dazzling and interesting on a shoestring
Ms. D is currently on maternity leave of sorts (more on that subject shall come later) and is recycling a bit of writing she did for a mothers’ group a couple years ago. She hopes you continue to enjoy the subject, despite the fact that the writing is not current. You may look forward to more of Lifestyles’ wit and charm in the future, as soon as she has enough sleep to operate the articulate parts of her brain. Cheers.
My husband was at work a few months ago, talking with a customer who was shopping with his toddler. The two fathers exchanged a few pleasantries about their kids, and then the other dad asked my husband when his wife’s ‘shift’ began, meaning when did my husband go home to take over child-rearing while I got ready and went off to work.
“Oh, my wife doesn’t work,” my husband replied. “She’s a full-time, stay-at-home mom.”
“Wow,” said the other dad. “She’s lucky.”
Ah, yes. Lucky.
When my husband recounted this little exchange, my first reaction was to refrain from verbally ripping his head off in self-righteous anger, since after all, he wasn’t the one who naively blurted out such a loaded cliché. Instead, I took a deep breath and asked if he could instead tell people that I was a dance instructor. This would alternatively categorize me as a part-time-working-stay-at-home-mom, and come closer to increasing my title to an entire line of hyphenation.
Do I feel lucky– lucky to be living back at my parent’s house again, at the age of thirty-five, this time with husband and child in tow? Or am I lucky to be a stay-at-home mom (this command-infused label makes me feel a little like a dog in obedience school) because the cost of full-time daycare far outweighs my wage-earning potential? Am I lucky to stay home and do the laundry, the vacuuming and the cooking, all while being responsible for the developmental, social, and physical well-being of a toddler, all in a manner that is both entertaining and efficient?
Lucky—like I tripped over a four-leaf clover and ended up with this life, or like I didn’t have any particular opinion or power over what happened.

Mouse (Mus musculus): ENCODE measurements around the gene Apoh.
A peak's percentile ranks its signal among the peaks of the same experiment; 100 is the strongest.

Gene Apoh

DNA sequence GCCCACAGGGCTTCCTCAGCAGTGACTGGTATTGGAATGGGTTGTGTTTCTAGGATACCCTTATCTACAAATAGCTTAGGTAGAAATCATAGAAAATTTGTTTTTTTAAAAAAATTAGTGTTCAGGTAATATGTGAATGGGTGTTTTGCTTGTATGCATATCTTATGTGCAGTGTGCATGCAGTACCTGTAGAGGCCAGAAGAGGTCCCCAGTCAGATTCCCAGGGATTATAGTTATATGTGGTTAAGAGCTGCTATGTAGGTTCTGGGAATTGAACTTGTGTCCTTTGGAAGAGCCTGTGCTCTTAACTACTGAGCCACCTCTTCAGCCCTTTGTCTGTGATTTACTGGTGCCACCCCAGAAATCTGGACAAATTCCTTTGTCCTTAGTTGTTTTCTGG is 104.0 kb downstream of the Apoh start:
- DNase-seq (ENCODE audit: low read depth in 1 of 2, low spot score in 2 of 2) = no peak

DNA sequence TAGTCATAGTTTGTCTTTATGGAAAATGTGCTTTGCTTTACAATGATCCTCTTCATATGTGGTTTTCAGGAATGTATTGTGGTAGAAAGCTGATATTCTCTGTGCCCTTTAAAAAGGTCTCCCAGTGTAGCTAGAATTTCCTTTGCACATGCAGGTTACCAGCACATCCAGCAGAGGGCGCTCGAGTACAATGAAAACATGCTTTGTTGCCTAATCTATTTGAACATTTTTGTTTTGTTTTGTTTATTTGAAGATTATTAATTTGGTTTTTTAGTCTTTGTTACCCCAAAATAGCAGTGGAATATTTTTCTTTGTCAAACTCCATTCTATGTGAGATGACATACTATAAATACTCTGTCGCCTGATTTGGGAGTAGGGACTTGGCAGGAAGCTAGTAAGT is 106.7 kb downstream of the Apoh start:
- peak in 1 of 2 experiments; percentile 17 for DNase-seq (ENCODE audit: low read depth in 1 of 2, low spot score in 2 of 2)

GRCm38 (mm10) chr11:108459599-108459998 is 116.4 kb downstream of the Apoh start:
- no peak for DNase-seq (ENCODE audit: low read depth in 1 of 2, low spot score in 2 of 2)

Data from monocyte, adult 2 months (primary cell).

Did my lifestyle ‘happen by chance’? It sure doesn’t feel that way to me; I vaguely recall having an active part in creating it. Luck is where you find it, or maybe it is what other people have that you don’t. Luck is the name we give to something when we don’t have the courage to call it hard work and sacrifice.
But do I want to be considered unlucky?
My cousin is a paramedic and her husband works for the county sheriff. When her little girl was three months old, she had to go back to her twelve-hour graveyard shifts. She and her husband work lots of overtime hours in order to pay down the debt they accrued to buy land and a house in which they could raise a family. When she found out that I wasn’t working after having my first child, she gave a half-sigh and said knowingly, “Oh, you’re so lucky.” Perhaps I am, but she’s lucky enough to own a home in a community where she can raise her children and where they all can live for years to come. My cousin also is extremely lucky to live next door to her mother, who cares for her the children when both parents are at work.
Perhaps I am just old-fashioned, or perhaps I am setting a new trend. Mostly, I just feel poor, and this is the way my family and I have chosen to live, so that we can provide for our child and ourselves in the best way possible. Every bit of it, however, is a choice.
So, am I lucky? You bet I am. I am lucky to have a fully engaged part in raising my own child, and lucky that her dad is there when I have to go to work. Her grandparents are lucky, too, that they get to spend two years of her life under the same roof (a roof that they have heaven’s graciousness to provide) and get to watch her learn, and grow and explore. I am extremely lucky to have a career, however small, that I could easily return to after having a baby, and about which I am still quite passionate.
Lucky? I guess, but I planned it that way.
shamrock courtesy of FreeDigitalPhotos.net